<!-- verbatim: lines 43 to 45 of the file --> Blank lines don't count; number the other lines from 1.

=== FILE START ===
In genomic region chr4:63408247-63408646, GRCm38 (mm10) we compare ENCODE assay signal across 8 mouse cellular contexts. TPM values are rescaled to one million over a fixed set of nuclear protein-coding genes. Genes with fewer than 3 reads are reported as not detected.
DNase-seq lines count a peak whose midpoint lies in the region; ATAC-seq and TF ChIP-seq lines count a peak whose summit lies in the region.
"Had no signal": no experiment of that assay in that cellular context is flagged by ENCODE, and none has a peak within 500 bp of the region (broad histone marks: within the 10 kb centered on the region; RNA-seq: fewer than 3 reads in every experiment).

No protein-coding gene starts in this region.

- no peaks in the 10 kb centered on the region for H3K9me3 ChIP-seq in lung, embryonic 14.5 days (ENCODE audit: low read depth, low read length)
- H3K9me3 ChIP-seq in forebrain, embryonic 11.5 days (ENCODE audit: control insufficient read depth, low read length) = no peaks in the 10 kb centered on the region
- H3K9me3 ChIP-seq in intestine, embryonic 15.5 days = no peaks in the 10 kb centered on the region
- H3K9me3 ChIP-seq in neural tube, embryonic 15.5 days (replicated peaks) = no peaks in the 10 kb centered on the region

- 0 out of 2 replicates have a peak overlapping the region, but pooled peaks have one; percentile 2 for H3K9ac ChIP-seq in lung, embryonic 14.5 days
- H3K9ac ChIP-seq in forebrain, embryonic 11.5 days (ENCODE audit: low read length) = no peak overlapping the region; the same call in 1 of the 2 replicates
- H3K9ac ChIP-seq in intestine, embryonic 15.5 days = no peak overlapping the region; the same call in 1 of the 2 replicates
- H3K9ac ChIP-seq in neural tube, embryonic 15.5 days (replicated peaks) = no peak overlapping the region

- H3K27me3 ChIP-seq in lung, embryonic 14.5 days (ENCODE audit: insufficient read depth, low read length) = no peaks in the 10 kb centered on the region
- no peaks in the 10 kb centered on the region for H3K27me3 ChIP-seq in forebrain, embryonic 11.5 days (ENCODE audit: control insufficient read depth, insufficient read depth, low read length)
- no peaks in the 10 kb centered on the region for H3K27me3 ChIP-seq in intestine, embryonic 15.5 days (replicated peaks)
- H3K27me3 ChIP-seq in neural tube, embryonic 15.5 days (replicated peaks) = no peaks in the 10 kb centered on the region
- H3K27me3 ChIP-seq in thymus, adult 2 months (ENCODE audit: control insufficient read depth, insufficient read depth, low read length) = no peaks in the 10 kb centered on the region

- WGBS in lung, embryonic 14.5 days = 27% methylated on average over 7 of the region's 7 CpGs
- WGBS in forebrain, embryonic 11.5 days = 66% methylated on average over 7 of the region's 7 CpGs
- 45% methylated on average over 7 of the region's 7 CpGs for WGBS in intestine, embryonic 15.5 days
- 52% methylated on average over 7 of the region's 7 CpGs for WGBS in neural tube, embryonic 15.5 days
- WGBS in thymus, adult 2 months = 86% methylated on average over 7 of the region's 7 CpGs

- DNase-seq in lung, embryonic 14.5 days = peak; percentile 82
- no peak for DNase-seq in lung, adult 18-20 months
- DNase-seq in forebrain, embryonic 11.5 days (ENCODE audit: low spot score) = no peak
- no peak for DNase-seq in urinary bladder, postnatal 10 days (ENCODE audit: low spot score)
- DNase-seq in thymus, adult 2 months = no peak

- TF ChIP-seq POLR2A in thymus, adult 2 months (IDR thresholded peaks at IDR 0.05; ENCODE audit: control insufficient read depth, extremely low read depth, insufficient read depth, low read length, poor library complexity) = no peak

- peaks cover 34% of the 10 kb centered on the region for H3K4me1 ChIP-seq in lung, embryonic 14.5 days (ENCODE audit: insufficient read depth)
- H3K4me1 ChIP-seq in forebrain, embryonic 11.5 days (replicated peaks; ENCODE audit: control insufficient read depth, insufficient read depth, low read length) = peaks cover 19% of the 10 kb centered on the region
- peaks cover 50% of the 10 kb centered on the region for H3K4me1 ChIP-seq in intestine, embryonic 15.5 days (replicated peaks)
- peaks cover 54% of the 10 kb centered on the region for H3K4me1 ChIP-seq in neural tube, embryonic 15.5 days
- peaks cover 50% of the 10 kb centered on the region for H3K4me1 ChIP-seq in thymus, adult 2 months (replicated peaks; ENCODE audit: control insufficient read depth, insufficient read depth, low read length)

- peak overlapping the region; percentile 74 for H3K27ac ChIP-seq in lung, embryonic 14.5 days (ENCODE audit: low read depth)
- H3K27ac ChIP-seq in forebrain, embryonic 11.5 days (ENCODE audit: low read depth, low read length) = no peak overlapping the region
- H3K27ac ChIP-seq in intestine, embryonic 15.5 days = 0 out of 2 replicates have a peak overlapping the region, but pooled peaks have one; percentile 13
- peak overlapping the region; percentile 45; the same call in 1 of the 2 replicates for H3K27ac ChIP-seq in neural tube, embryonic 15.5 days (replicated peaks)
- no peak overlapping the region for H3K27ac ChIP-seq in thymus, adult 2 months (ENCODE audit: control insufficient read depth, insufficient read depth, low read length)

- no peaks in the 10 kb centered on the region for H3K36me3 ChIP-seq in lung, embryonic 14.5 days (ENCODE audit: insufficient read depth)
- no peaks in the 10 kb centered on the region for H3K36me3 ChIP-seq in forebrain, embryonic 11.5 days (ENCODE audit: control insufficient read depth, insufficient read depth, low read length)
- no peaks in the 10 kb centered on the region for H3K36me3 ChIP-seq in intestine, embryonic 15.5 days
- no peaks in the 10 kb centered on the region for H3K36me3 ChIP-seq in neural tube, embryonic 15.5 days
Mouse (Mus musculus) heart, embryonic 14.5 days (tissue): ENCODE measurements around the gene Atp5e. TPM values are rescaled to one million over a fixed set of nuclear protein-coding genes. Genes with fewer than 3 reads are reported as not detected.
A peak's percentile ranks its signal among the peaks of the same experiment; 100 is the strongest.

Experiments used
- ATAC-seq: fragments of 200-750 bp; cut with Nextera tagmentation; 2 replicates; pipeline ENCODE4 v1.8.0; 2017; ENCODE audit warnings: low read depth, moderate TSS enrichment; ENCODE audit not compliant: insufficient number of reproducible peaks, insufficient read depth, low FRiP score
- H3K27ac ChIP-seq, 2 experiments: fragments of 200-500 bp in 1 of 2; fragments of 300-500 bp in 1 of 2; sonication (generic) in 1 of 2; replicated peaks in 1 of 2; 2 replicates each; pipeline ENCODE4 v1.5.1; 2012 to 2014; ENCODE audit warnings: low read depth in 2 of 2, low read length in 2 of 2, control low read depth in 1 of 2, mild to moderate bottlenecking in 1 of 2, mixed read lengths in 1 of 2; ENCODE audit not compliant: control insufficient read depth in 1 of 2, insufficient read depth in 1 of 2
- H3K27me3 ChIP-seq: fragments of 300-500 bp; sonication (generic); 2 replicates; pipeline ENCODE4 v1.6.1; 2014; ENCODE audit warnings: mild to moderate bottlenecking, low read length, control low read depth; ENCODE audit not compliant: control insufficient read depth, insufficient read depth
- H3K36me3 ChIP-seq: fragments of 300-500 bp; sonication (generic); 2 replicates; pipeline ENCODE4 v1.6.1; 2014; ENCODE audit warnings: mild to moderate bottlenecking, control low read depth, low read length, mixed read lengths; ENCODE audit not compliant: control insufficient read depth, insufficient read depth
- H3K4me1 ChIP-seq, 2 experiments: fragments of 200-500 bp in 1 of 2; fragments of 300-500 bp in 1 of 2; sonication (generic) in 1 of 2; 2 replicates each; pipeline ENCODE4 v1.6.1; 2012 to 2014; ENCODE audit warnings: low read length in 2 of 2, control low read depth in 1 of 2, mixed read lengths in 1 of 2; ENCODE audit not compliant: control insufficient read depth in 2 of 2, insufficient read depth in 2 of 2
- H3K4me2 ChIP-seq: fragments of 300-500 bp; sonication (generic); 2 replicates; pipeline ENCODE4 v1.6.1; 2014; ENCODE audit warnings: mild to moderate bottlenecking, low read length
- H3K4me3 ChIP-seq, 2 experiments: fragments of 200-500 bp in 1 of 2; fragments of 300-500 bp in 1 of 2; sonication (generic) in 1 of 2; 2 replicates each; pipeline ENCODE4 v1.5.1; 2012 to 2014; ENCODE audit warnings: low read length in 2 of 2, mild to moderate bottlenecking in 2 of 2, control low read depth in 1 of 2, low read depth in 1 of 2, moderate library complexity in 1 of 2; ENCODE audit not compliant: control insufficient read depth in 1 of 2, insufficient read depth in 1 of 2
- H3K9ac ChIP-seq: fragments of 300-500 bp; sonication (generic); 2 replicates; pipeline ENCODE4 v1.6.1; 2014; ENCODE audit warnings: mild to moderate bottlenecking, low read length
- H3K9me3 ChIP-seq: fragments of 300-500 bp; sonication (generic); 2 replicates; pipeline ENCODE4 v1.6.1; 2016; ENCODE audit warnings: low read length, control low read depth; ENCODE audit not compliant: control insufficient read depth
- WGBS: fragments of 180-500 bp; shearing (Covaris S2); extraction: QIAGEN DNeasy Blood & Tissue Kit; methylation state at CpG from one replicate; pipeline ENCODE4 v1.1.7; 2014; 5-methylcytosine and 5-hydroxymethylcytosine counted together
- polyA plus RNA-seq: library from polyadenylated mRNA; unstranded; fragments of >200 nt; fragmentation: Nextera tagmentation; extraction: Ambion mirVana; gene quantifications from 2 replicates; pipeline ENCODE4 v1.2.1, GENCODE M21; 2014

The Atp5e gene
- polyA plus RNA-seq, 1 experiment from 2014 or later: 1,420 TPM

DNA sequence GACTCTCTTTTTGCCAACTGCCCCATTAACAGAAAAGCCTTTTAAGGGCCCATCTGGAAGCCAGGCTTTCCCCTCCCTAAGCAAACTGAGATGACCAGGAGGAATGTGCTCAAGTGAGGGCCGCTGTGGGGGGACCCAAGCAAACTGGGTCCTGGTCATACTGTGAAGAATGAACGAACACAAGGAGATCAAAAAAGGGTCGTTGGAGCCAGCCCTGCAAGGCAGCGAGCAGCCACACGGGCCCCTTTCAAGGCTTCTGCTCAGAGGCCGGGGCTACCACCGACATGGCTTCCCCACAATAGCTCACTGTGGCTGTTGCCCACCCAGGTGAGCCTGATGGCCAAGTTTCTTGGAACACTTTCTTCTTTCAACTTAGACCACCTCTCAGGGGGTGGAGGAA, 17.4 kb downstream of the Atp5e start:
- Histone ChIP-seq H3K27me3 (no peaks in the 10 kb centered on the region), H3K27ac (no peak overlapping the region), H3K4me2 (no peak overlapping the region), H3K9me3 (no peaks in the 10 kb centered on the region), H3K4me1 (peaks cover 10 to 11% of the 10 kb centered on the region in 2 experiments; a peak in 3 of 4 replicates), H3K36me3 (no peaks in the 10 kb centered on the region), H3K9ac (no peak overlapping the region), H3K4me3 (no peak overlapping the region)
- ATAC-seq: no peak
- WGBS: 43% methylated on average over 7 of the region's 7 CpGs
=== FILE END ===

Mouse (Mus musculus) heart, embryonic 14.5 days (tissue): ENCODE measurements around the gene Atp5e. TPM values are rescaled to one million over a fixed set of nuclear protein-coding genes. Genes with fewer than 3 reads are reported as not detected.
A peak's percentile ranks its signal among the peaks of the same experiment; 100 is the strongest.

Experiments used